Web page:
The European season has been an enjoyable one for United this year; back in the Champions League again with 4 wins from 4 and 10 goals along the way. With us all but qualified for the knockout round a trip to Switzerland was almost a formality as we looked to secure top spot in the group, even if there were likely to be European giants waiting for us.
As reigning Portuguese champions, Benfica were an ideal pick from the top seeds in the group draw back in August. One of two teams in Lisbon and the country’s most successful, United have frequently faced them, most recently in 2011 as well as the victorious European Cup final against Eusébio and co. in 1968. Portugal is actual United’s 5th most visited country but until now it was one that had eluded me.
The last few months of European football have been full of both elation and realisation for United; Europa League glory in May followed by a stark reminder of the quality of teams we’ll have to face this season after the Super Cup final against Madrid. Fast forward to next May and it’s the final in Kiev, Ukraine.
It’s probably fair to say that one of the least anticipated games of the season is one that usually comes first – not all, or just any, but the “curtain-raiser” of the English season, the Community Shield. Few really remember the outcome of this game between the previous season’s league and cup winners, and it’s rarely acknowledged as a trophy, even if it does kick the season off positively as United experienced last year.
Ahead of our trip to Macedonia for the UEFA Super Cup, I spoke to some local fans who run the website Manchester is my Heaven. Here’s a copy of the Q&A I did with them which was first published (in Macedonian) here.
After last year’s efforts the 2016/17 European season felt like it had a lot more to offer, even if was to be spent solely in the Europa League. Despite remaining the only competition United had never won, the early prognosis was that it was the least important trophy up for grabs in Mourinho’s first season, with the league an obvious priority and other cup wins simply a bonus.
So we made it. It was a tense final 10 minutes in the semi final 2nd leg against Celta Vigo with all kinds of drama, but a (familiar) 1-1 draw saw us through to the final in Stockholm. For months now our season has become more and more centred around progression in the Europa League as means to qualify for the Champions League. The final would be our 15th game in this year’s tournament with just AFC Ajax standing in the way of a return to the heights of European football.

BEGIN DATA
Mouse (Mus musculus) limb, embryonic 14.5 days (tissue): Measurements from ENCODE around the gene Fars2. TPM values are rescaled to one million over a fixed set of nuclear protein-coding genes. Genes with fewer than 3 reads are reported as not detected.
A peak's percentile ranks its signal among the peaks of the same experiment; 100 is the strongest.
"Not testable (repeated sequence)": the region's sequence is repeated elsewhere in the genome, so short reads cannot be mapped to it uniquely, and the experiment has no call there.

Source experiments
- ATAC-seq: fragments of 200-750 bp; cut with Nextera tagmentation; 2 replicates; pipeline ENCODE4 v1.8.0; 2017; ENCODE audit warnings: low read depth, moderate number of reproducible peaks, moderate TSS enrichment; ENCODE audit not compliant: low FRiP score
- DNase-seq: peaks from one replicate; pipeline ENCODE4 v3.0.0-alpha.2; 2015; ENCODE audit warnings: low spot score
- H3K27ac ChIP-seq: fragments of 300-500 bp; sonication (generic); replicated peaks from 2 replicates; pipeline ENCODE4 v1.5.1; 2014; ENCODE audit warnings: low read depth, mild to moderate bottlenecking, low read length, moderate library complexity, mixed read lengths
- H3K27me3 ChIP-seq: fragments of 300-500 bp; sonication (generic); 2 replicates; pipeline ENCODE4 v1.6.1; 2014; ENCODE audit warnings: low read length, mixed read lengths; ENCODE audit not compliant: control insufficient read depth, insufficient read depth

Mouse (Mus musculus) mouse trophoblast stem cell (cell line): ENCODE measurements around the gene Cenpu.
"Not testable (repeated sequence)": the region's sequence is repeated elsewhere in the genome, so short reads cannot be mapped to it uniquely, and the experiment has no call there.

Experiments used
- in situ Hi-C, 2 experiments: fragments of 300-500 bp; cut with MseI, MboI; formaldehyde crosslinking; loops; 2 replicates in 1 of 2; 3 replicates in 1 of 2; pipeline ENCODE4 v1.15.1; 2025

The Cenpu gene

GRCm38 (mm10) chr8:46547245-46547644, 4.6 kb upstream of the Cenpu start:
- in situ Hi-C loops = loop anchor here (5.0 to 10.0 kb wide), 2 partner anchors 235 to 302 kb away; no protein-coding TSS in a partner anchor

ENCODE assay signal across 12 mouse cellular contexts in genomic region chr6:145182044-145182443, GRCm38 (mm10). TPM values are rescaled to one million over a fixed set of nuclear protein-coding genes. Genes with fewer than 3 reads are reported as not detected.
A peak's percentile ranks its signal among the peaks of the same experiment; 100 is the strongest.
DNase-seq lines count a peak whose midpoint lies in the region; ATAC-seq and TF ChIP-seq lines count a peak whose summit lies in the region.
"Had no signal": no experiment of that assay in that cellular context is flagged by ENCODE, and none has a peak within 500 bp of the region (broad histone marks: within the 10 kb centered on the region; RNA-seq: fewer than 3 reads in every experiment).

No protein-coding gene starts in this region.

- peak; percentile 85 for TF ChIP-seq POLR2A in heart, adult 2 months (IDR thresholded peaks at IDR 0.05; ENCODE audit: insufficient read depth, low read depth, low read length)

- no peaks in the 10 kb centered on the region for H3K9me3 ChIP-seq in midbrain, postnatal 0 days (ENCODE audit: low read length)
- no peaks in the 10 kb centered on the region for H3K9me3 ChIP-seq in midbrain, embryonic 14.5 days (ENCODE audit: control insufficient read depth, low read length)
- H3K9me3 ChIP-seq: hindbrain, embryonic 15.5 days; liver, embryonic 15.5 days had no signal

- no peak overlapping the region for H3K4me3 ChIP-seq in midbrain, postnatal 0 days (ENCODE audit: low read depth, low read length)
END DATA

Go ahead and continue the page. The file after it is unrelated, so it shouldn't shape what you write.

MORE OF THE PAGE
The last time United lost at home in Europe was under Fergie against Madrid 4 years ago, and we’ve won all 5 matches at Old Trafford this season. After a late goal away at Anderlecht there was a lot to do to make it through to the semi-finals; the return leg treated us to yet another draw before a relieving late winner in extra time from Rashford. It’s not been an entirely convincing Europa League run but we’re just two games away from the final now with our next opponents Celta Vigo.
The Europa League has provided a real mixed bag of trips for United this season, with the competition’s practice of squeezing in an extra knock-out round adding further complexities. It meant that the game in Rostov was one too many for me, coming just 13 days after the draw – which itself was 12 hours after we’d got home from Saint-Etienne! Thankfully United negotiated another tricky visit to Russia (the club even paying for fans visas) and made it through to quarter finals to face Anderlecht of Belgium, a team prominent in our history.
The knockout stages are what cup competitions are all about. The intensity of each tie really steps up as only the best teams remain, with a win taking you that bit closer to the final. After a slightly shaky start United qualified for the last 32 of the Europa League with a final group game win in Odessa. Following what was for once rightly dubbed the ‘group of death’, with some long trips and and intense situations, United were treated to a match much closer to home; Saint-Etienne, France’s most successful football team.